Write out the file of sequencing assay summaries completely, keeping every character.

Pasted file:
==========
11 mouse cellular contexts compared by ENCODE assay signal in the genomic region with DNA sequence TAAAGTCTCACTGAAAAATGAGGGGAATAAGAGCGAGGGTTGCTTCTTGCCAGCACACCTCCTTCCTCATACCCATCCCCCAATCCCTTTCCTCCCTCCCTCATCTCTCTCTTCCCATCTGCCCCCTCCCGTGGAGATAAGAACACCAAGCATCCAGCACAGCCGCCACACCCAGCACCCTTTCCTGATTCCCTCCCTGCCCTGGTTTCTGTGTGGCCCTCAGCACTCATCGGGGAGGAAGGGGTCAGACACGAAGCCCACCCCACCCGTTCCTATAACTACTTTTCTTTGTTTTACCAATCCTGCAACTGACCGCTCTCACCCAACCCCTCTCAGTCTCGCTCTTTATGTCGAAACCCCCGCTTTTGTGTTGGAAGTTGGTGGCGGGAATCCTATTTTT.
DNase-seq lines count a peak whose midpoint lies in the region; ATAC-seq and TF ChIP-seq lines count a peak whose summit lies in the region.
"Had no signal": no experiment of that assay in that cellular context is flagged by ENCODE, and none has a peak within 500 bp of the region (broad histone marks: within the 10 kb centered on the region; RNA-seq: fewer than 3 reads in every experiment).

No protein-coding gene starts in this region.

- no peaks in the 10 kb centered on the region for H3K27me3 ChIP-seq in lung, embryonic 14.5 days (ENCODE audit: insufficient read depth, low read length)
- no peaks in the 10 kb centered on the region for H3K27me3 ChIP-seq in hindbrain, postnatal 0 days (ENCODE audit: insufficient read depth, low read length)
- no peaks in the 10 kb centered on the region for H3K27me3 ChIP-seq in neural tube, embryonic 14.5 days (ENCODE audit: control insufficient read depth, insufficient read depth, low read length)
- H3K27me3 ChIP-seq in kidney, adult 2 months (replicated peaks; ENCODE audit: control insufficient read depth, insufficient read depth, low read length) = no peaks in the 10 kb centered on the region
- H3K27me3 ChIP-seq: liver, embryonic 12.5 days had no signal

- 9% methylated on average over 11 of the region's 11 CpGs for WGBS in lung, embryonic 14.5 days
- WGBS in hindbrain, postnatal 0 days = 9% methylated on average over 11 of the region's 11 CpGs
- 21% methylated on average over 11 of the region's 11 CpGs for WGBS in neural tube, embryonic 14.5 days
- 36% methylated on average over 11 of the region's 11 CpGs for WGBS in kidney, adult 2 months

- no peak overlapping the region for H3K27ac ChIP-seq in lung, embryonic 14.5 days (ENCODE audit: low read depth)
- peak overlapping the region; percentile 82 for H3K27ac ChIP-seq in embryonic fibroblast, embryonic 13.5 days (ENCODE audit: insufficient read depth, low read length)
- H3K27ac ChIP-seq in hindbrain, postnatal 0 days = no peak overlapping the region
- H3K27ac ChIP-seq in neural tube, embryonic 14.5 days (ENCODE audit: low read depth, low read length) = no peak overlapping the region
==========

11 mouse cellular contexts compared by ENCODE assay signal in the genomic region with DNA sequence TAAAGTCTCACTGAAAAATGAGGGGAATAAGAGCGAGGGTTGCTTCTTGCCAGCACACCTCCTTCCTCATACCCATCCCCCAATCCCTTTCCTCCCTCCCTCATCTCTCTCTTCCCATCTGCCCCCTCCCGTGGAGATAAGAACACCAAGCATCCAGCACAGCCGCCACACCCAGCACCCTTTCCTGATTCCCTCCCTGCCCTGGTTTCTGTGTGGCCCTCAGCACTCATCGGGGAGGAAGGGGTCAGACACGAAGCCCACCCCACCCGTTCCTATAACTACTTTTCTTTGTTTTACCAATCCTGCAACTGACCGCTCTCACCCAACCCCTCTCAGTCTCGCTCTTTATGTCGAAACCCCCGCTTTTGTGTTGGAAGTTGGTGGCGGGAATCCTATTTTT.
DNase-seq lines count a peak whose midpoint lies in the region; ATAC-seq and TF ChIP-seq lines count a peak whose summit lies in the region.
"Had no signal": no experiment of that assay in that cellular context is flagged by ENCODE, and none has a peak within 500 bp of the region (broad histone marks: within the 10 kb centered on the region; RNA-seq: fewer than 3 reads in every experiment).

No protein-coding gene starts in this region.

- no peaks in the 10 kb centered on the region for H3K27me3 ChIP-seq in lung, embryonic 14.5 days (ENCODE audit: insufficient read depth, low read length)
- no peaks in the 10 kb centered on the region for H3K27me3 ChIP-seq in hindbrain, postnatal 0 days (ENCODE audit: insufficient read depth, low read length)
- no peaks in the 10 kb centered on the region for H3K27me3 ChIP-seq in neural tube, embryonic 14.5 days (ENCODE audit: control insufficient read depth, insufficient read depth, low read length)
- H3K27me3 ChIP-seq in kidney, adult 2 months (replicated peaks; ENCODE audit: control insufficient read depth, insufficient read depth, low read length) = no peaks in the 10 kb centered on the region
- H3K27me3 ChIP-seq: liver, embryonic 12.5 days had no signal

- 9% methylated on average over 11 of the region's 11 CpGs for WGBS in lung, embryonic 14.5 days
- WGBS in hindbrain, postnatal 0 days = 9% methylated on average over 11 of the region's 11 CpGs
- 21% methylated on average over 11 of the region's 11 CpGs for WGBS in neural tube, embryonic 14.5 days
- 36% methylated on average over 11 of the region's 11 CpGs for WGBS in kidney, adult 2 months

- no peak overlapping the region for H3K27ac ChIP-seq in lung, embryonic 14.5 days (ENCODE audit: low read depth)
- peak overlapping the region; percentile 82 for H3K27ac ChIP-seq in embryonic fibroblast, embryonic 13.5 days (ENCODE audit: insufficient read depth, low read length)
- H3K27ac ChIP-seq in hindbrain, postnatal 0 days = no peak overlapping the region
- H3K27ac ChIP-seq in neural tube, embryonic 14.5 days (ENCODE audit: low read depth, low read length) = no peak overlapping the region